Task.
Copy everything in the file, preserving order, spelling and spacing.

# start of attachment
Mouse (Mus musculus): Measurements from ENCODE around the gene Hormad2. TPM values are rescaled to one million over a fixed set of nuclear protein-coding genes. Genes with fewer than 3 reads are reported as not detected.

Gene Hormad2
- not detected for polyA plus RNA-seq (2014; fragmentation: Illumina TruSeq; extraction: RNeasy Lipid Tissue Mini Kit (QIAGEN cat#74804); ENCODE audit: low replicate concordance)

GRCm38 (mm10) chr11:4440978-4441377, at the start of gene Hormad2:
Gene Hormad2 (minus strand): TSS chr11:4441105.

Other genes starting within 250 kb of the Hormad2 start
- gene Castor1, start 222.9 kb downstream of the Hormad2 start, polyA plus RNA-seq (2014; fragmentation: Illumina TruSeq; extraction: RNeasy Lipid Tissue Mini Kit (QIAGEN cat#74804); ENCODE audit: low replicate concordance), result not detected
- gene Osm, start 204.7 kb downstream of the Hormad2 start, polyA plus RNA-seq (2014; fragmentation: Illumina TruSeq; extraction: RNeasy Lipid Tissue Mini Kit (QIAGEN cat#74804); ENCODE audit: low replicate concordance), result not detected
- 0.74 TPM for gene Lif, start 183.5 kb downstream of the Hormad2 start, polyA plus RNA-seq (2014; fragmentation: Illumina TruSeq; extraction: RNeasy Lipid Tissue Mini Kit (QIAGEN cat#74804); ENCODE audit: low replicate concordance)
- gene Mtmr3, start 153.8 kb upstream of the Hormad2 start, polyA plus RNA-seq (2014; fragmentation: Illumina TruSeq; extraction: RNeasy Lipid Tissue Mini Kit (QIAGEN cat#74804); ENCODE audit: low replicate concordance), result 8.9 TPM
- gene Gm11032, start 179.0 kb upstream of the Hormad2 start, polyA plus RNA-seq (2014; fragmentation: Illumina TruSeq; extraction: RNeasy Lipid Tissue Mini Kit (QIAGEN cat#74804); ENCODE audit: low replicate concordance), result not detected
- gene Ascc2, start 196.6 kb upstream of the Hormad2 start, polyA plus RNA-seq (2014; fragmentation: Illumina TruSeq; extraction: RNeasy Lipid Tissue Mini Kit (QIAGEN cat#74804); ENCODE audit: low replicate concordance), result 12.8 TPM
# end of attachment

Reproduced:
Mouse (Mus musculus): Measurements from ENCODE around the gene Hormad2. TPM values are rescaled to one million over a fixed set of nuclear protein-coding genes. Genes with fewer than 3 reads are reported as not detected.

Gene Hormad2
- not detected for polyA plus RNA-seq (2014; fragmentation: Illumina TruSeq; extraction: RNeasy Lipid Tissue Mini Kit (QIAGEN cat#74804); ENCODE audit: low replicate concordance)

GRCm38 (mm10) chr11:4440978-4441377, at the start of gene Hormad2:
Gene Hormad2 (minus strand): TSS chr11:4441105.

Other genes starting within 250 kb of the Hormad2 start
- gene Castor1, start 222.9 kb downstream of the Hormad2 start, polyA plus RNA-seq (2014; fragmentation: Illumina TruSeq; extraction: RNeasy Lipid Tissue Mini Kit (QIAGEN cat#74804); ENCODE audit: low replicate concordance), result not detected
- gene Osm, start 204.7 kb downstream of the Hormad2 start, polyA plus RNA-seq (2014; fragmentation: Illumina TruSeq; extraction: RNeasy Lipid Tissue Mini Kit (QIAGEN cat#74804); ENCODE audit: low replicate concordance), result not detected
- 0.74 TPM for gene Lif, start 183.5 kb downstream of the Hormad2 start, polyA plus RNA-seq (2014; fragmentation: Illumina TruSeq; extraction: RNeasy Lipid Tissue Mini Kit (QIAGEN cat#74804); ENCODE audit: low replicate concordance)
- gene Mtmr3, start 153.8 kb upstream of the Hormad2 start, polyA plus RNA-seq (2014; fragmentation: Illumina TruSeq; extraction: RNeasy Lipid Tissue Mini Kit (QIAGEN cat#74804); ENCODE audit: low replicate concordance), result 8.9 TPM
- gene Gm11032, start 179.0 kb upstream of the Hormad2 start, polyA plus RNA-seq (2014; fragmentation: Illumina TruSeq; extraction: RNeasy Lipid Tissue Mini Kit (QIAGEN cat#74804); ENCODE audit: low replicate concordance), result not detected
- gene Ascc2, start 196.6 kb upstream of the Hormad2 start, polyA plus RNA-seq (2014; fragmentation: Illumina TruSeq; extraction: RNeasy Lipid Tissue Mini Kit (QIAGEN cat#74804); ENCODE audit: low replicate concordance), result 12.8 TPM